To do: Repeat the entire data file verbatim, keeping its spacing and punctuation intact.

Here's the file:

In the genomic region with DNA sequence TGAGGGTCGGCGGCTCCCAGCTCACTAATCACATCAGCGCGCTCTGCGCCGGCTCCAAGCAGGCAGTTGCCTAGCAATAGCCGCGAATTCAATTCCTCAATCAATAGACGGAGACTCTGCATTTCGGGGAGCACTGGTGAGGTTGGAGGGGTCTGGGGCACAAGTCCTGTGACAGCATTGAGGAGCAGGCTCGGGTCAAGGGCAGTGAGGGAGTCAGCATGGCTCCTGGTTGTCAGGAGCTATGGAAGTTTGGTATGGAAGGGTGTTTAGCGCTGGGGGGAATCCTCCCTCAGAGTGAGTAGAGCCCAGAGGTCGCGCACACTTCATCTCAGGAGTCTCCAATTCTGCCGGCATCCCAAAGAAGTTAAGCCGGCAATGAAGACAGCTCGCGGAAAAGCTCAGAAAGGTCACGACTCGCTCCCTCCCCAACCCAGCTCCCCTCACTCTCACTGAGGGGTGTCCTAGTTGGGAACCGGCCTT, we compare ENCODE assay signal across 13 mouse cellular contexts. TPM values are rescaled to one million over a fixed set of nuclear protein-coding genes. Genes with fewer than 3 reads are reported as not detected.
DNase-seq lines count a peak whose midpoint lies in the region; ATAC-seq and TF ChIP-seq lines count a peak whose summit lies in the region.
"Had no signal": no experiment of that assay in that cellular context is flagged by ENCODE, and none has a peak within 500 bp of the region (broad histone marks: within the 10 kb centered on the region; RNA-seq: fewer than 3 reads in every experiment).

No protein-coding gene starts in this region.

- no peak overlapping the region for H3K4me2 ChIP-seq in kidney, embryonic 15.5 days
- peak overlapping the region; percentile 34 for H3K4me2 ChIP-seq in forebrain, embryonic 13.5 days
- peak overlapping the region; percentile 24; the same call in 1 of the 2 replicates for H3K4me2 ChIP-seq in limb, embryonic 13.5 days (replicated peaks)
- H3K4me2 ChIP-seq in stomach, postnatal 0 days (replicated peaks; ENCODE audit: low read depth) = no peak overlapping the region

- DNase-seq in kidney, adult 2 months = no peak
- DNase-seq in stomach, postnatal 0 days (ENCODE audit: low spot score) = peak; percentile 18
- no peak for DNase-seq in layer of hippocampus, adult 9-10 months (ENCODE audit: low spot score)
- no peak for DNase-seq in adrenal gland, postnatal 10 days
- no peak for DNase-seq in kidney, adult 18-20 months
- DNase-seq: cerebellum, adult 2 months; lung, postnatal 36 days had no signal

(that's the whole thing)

In the genomic region with DNA sequence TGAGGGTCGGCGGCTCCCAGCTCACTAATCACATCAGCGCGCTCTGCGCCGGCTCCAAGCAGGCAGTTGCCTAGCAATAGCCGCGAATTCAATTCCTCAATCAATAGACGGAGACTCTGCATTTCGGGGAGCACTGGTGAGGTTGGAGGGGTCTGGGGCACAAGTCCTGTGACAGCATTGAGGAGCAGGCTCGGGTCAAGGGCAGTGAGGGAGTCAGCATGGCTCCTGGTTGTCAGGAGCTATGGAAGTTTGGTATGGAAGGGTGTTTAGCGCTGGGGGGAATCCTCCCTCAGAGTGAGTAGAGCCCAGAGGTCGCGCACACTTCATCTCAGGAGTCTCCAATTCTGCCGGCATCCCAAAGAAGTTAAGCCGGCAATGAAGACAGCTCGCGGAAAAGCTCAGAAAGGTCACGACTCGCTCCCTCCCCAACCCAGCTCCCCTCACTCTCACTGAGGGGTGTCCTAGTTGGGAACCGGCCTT, we compare ENCODE assay signal across 13 mouse cellular contexts. TPM values are rescaled to one million over a fixed set of nuclear protein-coding genes. Genes with fewer than 3 reads are reported as not detected.
DNase-seq lines count a peak whose midpoint lies in the region; ATAC-seq and TF ChIP-seq lines count a peak whose summit lies in the region.
"Had no signal": no experiment of that assay in that cellular context is flagged by ENCODE, and none has a peak within 500 bp of the region (broad histone marks: within the 10 kb centered on the region; RNA-seq: fewer than 3 reads in every experiment).

No protein-coding gene starts in this region.

- no peak overlapping the region for H3K4me2 ChIP-seq in kidney, embryonic 15.5 days
- peak overlapping the region; percentile 34 for H3K4me2 ChIP-seq in forebrain, embryonic 13.5 days
- peak overlapping the region; percentile 24; the same call in 1 of the 2 replicates for H3K4me2 ChIP-seq in limb, embryonic 13.5 days (replicated peaks)
- H3K4me2 ChIP-seq in stomach, postnatal 0 days (replicated peaks; ENCODE audit: low read depth) = no peak overlapping the region

- DNase-seq in kidney, adult 2 months = no peak
- DNase-seq in stomach, postnatal 0 days (ENCODE audit: low spot score) = peak; percentile 18
- no peak for DNase-seq in layer of hippocampus, adult 9-10 months (ENCODE audit: low spot score)
- no peak for DNase-seq in adrenal gland, postnatal 10 days
- no peak for DNase-seq in kidney, adult 18-20 months
- DNase-seq: cerebellum, adult 2 months; lung, postnatal 36 days had no signal